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Greenslit, 2012 Antidepressants and Advertising: Psychopharmaceuticals in Crisis


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"Psychopharmaceuticals are currently in crisis," claims this study, and traces the history of deceptive marketing and sales-oriented research.

 

Yale J Biol Med. 2012 Mar;85(1):153-8. Epub 2012 Mar 29.

Antidepressants and advertising: psychopharmaceuticals in crisis.

Greenslit NP, Kaptchuk TJ.

 

Abstract at http://www.ncbi.nlm.nih.gov/pubmed/22461754 Full text at http://www.ncbi.nlm.nih.gov/pmc/articles/PMC3313530/

 

As the efficacy and science of psychopharmaceuticals has become increasingly uncertain, marketing of these drugs to both physicians and consumers continues to a central part of a multi-billion dollar per year industry in the United States. We explore how such drug marketing portrays idealized scientific relationships between psychopharmaceuticals and depression; how multiple stakeholders, including scientists, regulatory agencies, and patient advocacy groups, negotiate neurobiological explanations of mental illness; and how the placebo effect has become a critical issue in these debates, including the possible role of drug advertising to influence the placebo effect directly. We argue that if and how antidepressants "work" is not a straightforward objective question, but rather a larger social contest involving scientific debate, the political history of the pharmaceutical industry, cultural discourses surrounding the role of drugs in society, and the interpretive flexibility of personal experience.

Introduction

Psychopharmaceuticals are currently in crisis, and the science of depression has become a contest between scientists, pharmaceutical marketing, physicians, professional medical organizations, regulatory agencies, and patients. Public controversies and medical uncertainties concerning antidepressants have become the norm [1,2,3]. Since direct-to-consumer (DTC†) advertising was approved by the FDA in 1997 [4], pharmaceutical companies have been accused of exaggerating claims of drug efficacy [5], downplaying the health risks of antidepressant use [6,7,8], and hiding behind smokescreen public relations slogans of medical “awareness campaigns,” while slyly growing drug markets by over-medicalizing everyday experiences such as sadness, anxiety, and shyness [9,10]. In this controversial arena, the science of antidepressants has become uncertain, and physicians, policymakers, and consumers are left with few brute facts about if and how antidepressants work. Yet physicians want effective medicines, patients and policymakers want clarity of information, and pharmaceutical companies need to appear to be providing both. To provide a better understanding of the current predicament around psychopharmaceuticals, this article will look at three issues: 1) How pharmaceutical advertisements and professional marketing literature portray an idealized and simplistic relationship between medications and psychiatric illness; 2) how other stakeholders (patients, scientists, physicians, regulatory agencies, professional societies) accept or challenge a simple neurobiology of mental illness; and 3) how the placebo effect has become an increasingly important issue in these debates, including the new role of drug advertising to influence the placebo effect directly.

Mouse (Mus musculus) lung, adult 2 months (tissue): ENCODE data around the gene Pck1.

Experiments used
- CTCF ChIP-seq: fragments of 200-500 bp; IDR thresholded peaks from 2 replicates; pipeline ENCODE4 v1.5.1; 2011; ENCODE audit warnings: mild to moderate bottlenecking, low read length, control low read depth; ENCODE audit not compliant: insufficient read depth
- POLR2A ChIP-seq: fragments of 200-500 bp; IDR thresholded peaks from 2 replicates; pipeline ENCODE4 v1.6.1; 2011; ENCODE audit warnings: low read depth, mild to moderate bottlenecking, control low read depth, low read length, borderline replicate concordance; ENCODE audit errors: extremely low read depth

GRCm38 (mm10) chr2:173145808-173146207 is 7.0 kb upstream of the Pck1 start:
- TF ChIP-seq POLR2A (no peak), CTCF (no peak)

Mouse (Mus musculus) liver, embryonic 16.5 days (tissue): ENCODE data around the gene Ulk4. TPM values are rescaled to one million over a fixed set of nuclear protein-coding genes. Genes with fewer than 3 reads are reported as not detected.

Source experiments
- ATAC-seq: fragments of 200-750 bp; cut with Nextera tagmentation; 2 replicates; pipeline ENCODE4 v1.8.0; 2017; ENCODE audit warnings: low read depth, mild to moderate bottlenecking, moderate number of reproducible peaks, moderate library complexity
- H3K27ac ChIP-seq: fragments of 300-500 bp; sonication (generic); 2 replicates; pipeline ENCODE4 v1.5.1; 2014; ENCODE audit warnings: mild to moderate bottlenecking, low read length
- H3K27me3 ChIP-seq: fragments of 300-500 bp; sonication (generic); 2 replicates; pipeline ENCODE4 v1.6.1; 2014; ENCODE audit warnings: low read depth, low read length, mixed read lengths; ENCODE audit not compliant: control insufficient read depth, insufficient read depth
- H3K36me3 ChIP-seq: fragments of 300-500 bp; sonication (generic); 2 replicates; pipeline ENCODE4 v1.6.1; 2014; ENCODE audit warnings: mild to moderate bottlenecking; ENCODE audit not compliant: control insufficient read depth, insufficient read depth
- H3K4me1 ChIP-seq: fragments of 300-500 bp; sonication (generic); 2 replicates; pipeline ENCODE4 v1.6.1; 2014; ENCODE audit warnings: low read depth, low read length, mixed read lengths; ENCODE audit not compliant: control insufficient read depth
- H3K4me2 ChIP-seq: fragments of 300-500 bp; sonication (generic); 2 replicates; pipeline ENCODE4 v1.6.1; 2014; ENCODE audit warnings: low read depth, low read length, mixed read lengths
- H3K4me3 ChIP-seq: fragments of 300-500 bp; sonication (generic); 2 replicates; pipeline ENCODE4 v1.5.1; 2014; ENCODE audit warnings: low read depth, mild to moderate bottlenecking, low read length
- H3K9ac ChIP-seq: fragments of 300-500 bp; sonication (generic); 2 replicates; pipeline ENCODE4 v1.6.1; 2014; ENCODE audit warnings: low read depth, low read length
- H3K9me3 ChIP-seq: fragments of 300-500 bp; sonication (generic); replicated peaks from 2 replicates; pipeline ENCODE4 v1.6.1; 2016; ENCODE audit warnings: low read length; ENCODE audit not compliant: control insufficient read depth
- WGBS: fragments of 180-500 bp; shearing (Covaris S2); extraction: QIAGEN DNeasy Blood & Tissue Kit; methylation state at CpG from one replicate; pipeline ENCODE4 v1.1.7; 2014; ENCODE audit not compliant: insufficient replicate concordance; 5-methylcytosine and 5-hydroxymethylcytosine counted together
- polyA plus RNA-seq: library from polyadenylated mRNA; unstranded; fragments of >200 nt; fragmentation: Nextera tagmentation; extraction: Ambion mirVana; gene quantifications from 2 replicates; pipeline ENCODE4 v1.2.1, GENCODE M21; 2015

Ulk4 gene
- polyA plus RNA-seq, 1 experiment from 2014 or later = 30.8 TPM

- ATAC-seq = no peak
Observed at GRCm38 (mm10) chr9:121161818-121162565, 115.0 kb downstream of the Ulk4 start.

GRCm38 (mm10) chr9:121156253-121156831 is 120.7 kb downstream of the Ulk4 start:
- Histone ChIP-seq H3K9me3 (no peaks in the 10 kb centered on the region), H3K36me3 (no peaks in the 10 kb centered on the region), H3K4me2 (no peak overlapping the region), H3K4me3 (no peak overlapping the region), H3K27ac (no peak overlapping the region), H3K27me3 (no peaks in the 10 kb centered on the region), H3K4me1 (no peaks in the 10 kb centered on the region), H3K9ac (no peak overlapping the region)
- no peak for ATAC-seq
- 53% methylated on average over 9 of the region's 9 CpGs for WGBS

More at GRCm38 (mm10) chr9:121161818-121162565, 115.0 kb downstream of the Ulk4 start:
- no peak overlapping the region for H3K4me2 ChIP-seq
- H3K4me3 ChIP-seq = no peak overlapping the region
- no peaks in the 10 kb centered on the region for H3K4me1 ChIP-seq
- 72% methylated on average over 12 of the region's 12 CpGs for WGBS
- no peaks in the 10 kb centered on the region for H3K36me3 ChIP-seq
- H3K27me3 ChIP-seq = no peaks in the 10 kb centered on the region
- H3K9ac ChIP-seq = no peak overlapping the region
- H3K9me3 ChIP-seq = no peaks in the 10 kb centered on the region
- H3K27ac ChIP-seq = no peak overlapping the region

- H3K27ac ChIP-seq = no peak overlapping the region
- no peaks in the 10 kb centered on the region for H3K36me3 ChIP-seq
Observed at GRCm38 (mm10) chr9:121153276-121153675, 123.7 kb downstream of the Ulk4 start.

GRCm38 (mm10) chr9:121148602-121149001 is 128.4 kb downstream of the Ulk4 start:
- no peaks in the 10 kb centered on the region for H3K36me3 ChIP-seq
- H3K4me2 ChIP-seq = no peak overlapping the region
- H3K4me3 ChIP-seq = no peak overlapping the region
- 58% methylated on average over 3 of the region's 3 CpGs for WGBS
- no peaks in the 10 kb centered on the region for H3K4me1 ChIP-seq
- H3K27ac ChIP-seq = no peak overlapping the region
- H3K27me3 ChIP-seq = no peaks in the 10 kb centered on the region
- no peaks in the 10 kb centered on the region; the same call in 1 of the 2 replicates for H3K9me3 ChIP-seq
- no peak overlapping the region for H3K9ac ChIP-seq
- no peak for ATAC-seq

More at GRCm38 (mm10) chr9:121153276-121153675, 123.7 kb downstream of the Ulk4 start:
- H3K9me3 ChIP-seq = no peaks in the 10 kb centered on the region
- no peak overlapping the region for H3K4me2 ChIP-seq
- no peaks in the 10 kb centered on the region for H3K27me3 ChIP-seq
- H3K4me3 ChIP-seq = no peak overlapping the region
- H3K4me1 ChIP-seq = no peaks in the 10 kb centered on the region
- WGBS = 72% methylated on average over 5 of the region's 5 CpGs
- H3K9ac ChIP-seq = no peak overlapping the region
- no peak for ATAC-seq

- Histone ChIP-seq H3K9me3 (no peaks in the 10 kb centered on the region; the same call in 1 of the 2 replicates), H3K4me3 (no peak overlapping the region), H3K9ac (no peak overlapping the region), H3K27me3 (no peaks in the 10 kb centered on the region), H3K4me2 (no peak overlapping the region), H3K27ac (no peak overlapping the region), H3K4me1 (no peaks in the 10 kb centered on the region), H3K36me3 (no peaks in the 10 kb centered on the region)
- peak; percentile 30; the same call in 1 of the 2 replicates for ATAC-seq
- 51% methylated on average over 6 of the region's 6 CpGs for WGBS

Read free full text at http://www.ncbi.nlm.nih.gov/pmc/articles/PMC3313530/

This is not medical advice. Discuss any decisions about your medical care with a knowledgeable medical practitioner.

"It has become appallingly obvious that our technology has surpassed our humanity." -- Albert Einstein

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Love how they separated scientists from physicians -